And talk of various kind deceived the road.When night came on, and they were anxious for rest and shelter, they saw a noble mansion near them; and, on entering it, they found every thing rich and splendid, and the master full of generous hospitality. They had a grand feast; after which they were lodged in a rich chamber, on beds of down; and, when morning came, the master, before they left him, brought a golden cup filled with rich wine, and almost forced them to partake of a morning draught. Before they had got far from this hospitable house, the young traveller pulled from under his garment the golden cup, which it appears he had stolen from the liberal master of the mansion. It was a dreadful shock to the hermit to see such wickedness in return for such kindness, and he longed to escape from so base a companion.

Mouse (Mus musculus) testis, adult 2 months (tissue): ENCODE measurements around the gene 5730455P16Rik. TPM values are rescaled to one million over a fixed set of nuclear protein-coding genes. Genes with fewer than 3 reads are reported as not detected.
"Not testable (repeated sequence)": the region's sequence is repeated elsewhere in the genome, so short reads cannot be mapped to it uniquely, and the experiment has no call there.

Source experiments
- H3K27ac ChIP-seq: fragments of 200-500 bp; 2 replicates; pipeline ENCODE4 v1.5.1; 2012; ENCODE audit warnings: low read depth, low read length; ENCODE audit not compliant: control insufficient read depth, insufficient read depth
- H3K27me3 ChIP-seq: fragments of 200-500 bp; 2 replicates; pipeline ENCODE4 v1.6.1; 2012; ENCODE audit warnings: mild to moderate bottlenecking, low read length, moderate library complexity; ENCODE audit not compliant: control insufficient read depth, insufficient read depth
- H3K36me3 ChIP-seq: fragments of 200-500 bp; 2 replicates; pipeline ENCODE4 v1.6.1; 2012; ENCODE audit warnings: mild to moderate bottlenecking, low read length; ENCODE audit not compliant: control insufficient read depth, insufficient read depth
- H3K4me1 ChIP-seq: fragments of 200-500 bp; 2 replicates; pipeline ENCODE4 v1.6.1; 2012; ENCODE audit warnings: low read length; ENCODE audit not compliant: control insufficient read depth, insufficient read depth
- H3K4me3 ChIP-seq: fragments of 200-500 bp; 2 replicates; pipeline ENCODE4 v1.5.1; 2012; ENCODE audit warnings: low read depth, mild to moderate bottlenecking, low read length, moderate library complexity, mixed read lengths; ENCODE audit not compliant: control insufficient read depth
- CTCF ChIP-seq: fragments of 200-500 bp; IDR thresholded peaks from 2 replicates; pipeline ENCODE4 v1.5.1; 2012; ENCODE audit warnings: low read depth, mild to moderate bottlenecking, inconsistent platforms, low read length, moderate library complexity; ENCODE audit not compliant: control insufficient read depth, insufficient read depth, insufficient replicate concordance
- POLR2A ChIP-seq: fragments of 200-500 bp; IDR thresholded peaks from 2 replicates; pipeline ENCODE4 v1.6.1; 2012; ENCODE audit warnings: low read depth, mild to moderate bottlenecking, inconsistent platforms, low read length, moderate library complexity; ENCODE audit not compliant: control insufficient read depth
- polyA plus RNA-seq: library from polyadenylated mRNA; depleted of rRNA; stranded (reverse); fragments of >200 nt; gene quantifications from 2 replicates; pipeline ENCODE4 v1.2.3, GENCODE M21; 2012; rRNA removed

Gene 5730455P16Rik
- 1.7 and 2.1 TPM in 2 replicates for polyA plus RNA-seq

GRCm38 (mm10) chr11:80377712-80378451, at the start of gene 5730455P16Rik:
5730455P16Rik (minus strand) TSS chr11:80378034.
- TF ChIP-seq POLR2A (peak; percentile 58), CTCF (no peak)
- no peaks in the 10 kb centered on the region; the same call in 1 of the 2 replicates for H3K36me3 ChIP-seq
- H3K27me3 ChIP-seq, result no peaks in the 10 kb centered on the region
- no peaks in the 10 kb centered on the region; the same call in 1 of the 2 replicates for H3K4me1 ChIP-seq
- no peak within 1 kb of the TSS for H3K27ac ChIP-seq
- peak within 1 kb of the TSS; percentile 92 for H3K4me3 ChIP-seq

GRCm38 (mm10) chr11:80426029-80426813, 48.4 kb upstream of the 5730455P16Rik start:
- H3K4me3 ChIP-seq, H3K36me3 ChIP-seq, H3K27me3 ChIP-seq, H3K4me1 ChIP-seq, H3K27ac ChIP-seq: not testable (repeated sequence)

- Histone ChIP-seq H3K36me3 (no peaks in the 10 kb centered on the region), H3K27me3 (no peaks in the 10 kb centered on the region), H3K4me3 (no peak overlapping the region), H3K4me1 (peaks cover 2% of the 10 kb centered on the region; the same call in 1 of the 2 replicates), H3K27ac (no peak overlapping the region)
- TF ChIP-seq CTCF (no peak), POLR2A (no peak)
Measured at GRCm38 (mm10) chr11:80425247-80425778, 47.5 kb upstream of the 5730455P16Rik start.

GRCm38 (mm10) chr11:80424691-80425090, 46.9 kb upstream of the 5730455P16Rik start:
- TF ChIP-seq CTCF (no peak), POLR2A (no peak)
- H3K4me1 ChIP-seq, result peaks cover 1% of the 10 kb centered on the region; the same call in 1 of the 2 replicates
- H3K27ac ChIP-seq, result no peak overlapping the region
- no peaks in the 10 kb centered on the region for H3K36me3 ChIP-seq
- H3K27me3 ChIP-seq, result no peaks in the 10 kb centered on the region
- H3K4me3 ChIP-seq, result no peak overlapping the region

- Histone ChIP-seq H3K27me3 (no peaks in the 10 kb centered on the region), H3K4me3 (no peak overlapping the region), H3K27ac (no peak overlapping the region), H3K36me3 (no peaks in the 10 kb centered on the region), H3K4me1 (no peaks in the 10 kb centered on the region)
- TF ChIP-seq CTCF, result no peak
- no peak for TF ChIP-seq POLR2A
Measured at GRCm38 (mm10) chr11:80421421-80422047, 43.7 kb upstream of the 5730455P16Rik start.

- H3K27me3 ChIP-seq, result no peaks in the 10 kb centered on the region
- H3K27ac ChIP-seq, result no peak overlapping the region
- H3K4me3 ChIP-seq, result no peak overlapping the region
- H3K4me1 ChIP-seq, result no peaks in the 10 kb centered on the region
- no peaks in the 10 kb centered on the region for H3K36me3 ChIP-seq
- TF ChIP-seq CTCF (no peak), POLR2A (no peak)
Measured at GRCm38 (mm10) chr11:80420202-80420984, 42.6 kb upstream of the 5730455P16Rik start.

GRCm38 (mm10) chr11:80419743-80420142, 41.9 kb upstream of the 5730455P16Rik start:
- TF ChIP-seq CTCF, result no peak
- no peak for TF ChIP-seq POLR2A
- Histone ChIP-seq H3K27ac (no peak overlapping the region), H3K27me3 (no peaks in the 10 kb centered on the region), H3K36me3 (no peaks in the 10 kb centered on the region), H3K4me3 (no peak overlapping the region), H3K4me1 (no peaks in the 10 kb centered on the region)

“ He stopp'd with silence, walked with trembling heart,
And much he wish'd, but dared not ask to part :
Murmuring he lists his eyes, and thinks it hard,

That generous actions meet a base reward."
Soon a violent storm appeared to be coming on;

“Warn'd by the signs, the wandering pair retreat "To seck for shelter at a neighbouring

seat."

It belonged to a griping miser, and “ driven by the wind and battered by the rain,” they knocked for a long time, before the door was opened to them;

" 'At length some pity touched the master's breast,
('Twas then his threshold first received a guest ;)
Slow creaking turns the door with jealous care,